By now, everyone is familiar with standard airport security procedures: shoes off, boarding pass out, water bottles empty and laptops in a separate bin. But do these strict and irritating rules apply to everyone equally … even celebrities?
And what about dress codes on airplanes? In the last couple of years we’ve heard media reports of women being kicked off planes for being dressed to provocatively, and just this week a man was denied his seat in first class for dressing too casually.
Is it fair to lose your seat because of the way you dress? Read on to learn how the rules of flight – or lack thereof – are sometimes inconsistently enforced.
We the common people tend to think celebrities have it easy. However, we often forget that pop icons can’t go anywhere without being swarmed by paparazzi.
Many of these encounters can be ugly and invasive, but one photographer caught an interesting moment at Los Angeles International Airport this week.
The paparazzo filmed Britney Spears passing through a security checkpoint carrying a Big Gulp. TSA officials surely wouldn’t let the hoi polloi get away with such an egregious security breach, but apparently for celebrities, exceptions can be made.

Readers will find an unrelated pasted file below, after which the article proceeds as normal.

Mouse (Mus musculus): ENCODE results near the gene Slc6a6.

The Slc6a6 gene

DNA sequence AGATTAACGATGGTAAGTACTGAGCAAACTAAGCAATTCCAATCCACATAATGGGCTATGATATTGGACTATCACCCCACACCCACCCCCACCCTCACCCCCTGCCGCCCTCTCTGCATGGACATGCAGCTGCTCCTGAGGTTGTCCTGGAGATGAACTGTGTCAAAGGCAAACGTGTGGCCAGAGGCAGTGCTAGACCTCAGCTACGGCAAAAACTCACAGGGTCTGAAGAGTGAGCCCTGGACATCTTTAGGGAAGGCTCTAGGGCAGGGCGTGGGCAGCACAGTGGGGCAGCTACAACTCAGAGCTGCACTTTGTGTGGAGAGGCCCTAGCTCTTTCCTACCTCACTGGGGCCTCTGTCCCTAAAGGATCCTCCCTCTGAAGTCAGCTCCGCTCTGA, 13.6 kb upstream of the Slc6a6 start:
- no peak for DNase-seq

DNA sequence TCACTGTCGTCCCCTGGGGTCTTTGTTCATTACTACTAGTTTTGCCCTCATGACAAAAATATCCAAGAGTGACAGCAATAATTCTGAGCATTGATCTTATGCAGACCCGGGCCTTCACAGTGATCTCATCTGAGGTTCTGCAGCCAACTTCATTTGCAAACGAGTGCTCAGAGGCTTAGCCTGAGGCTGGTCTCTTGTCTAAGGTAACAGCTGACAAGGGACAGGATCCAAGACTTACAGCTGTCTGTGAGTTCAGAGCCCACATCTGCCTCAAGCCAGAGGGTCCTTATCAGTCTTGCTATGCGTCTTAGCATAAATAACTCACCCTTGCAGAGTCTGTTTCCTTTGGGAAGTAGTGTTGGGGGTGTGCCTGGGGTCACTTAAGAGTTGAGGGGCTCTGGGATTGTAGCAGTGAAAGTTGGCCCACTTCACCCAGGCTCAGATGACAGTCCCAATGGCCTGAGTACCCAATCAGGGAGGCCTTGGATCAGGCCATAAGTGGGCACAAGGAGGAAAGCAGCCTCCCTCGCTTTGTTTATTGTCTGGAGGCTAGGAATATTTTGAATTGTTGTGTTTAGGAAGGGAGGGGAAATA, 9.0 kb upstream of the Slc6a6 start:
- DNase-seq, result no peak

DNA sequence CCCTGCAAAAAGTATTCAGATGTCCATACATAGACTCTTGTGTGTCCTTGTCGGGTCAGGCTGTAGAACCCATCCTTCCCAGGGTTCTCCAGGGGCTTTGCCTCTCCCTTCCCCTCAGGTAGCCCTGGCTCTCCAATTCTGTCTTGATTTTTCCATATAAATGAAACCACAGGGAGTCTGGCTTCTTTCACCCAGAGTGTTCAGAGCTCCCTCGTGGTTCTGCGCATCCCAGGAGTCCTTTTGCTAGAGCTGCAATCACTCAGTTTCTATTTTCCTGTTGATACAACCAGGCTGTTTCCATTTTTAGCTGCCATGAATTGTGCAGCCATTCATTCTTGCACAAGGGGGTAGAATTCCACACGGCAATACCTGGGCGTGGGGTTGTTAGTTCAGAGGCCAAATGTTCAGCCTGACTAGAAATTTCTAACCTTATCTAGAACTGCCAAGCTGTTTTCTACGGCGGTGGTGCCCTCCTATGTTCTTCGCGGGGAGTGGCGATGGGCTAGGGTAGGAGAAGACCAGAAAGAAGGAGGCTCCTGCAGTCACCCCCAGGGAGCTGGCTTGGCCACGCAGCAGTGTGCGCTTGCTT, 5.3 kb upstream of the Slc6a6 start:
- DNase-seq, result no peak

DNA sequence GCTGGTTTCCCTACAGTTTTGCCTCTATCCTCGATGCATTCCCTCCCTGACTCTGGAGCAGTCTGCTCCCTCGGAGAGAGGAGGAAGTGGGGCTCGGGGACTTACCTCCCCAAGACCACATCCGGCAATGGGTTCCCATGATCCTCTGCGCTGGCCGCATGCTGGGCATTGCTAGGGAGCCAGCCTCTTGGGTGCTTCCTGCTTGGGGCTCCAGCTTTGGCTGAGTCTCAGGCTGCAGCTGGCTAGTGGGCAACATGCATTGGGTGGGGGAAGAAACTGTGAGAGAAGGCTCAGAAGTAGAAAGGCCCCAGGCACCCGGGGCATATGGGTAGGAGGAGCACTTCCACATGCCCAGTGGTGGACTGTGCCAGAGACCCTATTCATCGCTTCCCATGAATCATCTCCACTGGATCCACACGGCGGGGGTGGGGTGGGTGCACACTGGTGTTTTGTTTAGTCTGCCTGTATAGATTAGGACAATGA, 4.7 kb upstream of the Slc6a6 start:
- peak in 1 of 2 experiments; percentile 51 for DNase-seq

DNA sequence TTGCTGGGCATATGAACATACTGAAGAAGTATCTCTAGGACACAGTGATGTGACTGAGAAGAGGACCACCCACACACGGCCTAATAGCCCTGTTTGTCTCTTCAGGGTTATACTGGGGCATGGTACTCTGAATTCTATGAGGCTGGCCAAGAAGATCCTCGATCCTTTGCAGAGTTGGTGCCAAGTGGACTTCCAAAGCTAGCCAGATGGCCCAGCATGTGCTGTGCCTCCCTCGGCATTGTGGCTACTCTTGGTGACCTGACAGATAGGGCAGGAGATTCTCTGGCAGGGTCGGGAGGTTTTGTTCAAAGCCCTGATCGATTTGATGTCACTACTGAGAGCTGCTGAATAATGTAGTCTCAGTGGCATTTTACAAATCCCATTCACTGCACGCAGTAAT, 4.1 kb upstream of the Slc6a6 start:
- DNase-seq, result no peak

Perhaps the TSA agents recognized Spears and realized how silly it was to think that she had any malicious intentions with that Big Gulp—yet they routinely hound “suspicious” plebeians like you and me for trying to pass through with a water bottle.
Meanwhile, a United Airlines agent refused to let a man sit in first class this week because he deemed the man’s track suit too casual for the section.
Armando Alvarez, an executive for Best Buy, cashed in his miles for a first class upgrade on his flight from Washington Dulles to Connecticut. After his upgrade cleared, the gate agent told him he was not in appropriate first class attire.
A United spokesperson has said that the airline does not have a dress code for passengers, aside from a general “no shirt, no shoes, no service” policy that requires passengers to cover their bodies and feet in some sort of garment.
The spokesperson said that the gate agent, who speaks English as a second language and was busy assisting another customer, mistook Alvarez for an airline employee, for whom a dress code would be required.
Alvarez reportedly felt humiliated by the incident and ended up spending the duration of his flight in coach.
What do you think? Should there be an airplane dress code? Has a passenger’s attire (or lack thereof) ever made you feel uncomfortable?
Is it fair to deny someone a seat based on the way he or she dresses? How do you feel about the apparent security double-standard for celebrities?
Leave some comments below and let us know what you think.
By Dan Bence for PeterGreenberg.com.
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